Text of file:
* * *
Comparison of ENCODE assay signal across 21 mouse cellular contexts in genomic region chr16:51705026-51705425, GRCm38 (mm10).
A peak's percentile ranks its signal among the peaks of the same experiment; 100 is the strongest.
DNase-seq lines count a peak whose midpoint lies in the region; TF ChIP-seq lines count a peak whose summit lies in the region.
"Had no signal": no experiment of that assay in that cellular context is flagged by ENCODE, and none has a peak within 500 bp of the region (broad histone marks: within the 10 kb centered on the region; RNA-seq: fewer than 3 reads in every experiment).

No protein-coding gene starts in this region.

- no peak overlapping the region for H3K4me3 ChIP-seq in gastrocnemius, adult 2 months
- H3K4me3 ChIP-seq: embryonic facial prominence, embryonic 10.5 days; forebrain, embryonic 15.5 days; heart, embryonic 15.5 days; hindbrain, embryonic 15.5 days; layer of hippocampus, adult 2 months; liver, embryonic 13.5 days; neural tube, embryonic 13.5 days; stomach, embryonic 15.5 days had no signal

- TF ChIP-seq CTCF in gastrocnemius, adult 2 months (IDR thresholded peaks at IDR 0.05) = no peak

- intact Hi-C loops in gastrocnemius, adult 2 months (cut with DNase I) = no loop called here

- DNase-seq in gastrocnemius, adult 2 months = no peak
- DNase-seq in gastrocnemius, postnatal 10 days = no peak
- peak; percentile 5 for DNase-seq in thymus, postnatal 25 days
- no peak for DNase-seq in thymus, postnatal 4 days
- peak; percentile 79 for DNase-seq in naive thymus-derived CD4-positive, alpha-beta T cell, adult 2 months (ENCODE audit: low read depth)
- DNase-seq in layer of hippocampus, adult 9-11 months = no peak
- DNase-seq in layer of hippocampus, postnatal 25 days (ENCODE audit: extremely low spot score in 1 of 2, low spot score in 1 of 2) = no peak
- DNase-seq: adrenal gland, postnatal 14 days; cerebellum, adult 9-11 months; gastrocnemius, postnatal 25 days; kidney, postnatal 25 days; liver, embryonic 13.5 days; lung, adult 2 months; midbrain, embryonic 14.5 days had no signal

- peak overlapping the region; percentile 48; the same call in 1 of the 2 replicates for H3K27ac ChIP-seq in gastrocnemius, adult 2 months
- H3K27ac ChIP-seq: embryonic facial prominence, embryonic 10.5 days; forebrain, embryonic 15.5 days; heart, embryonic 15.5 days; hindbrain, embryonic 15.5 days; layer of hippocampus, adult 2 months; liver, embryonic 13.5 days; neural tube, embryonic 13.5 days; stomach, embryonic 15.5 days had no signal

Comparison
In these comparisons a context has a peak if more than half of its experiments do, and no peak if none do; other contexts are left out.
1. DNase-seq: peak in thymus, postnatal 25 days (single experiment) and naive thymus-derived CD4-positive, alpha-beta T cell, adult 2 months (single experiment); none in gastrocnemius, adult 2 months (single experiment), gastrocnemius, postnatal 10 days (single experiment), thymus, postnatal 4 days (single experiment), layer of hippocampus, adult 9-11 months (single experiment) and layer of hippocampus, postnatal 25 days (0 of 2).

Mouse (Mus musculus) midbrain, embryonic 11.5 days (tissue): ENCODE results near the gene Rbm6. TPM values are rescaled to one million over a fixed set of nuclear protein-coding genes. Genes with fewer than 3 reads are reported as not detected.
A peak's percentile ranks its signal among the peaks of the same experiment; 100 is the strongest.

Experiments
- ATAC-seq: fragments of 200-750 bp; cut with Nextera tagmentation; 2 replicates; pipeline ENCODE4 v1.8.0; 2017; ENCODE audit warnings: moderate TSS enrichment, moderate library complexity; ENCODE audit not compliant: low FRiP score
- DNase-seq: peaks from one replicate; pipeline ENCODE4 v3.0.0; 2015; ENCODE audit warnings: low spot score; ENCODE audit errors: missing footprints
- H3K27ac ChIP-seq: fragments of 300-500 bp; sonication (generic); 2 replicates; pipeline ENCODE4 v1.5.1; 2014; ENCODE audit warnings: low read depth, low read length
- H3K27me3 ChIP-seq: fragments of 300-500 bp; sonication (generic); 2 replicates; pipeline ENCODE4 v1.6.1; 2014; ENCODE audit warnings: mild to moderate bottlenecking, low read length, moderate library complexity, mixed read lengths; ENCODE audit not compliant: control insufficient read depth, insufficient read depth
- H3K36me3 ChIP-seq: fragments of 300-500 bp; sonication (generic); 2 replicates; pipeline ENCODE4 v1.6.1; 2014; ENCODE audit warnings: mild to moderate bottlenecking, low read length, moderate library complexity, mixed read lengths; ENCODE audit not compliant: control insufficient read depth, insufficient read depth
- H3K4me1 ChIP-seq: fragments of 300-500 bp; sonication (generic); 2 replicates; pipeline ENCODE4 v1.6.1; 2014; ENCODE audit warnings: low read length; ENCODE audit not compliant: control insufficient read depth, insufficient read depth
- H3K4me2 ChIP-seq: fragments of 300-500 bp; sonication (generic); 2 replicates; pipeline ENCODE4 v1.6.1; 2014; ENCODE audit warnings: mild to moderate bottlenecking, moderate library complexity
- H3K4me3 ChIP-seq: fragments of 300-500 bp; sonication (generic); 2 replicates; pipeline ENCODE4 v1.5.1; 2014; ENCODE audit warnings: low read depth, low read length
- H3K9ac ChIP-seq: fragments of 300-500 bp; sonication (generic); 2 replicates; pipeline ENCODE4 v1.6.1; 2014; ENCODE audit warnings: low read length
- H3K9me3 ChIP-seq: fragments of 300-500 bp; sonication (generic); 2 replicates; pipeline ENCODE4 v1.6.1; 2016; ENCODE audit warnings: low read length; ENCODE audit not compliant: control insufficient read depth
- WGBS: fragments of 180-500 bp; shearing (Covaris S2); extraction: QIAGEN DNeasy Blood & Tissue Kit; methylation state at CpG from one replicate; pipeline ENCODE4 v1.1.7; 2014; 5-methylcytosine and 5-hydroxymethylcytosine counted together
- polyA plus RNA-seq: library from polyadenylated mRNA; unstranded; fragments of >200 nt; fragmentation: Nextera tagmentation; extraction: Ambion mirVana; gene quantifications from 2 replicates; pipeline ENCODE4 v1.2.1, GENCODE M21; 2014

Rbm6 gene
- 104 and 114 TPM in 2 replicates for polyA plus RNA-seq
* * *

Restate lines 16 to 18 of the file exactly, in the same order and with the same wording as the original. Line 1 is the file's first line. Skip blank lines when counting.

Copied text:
- DNase-seq in layer of hippocampus, postnatal 25 days (ENCODE audit: extremely low spot score in 1 of 2, low spot score in 1 of 2) = no peak
- DNase-seq: adrenal gland, postnatal 14 days; cerebellum, adult 9-11 months; gastrocnemius, postnatal 25 days; kidney, postnatal 25 days; liver, embryonic 13.5 days; lung, adult 2 months; midbrain, embryonic 14.5 days had no signal

- peak overlapping the region; percentile 48; the same call in 1 of the 2 replicates for H3K27ac ChIP-seq in gastrocnemius, adult 2 months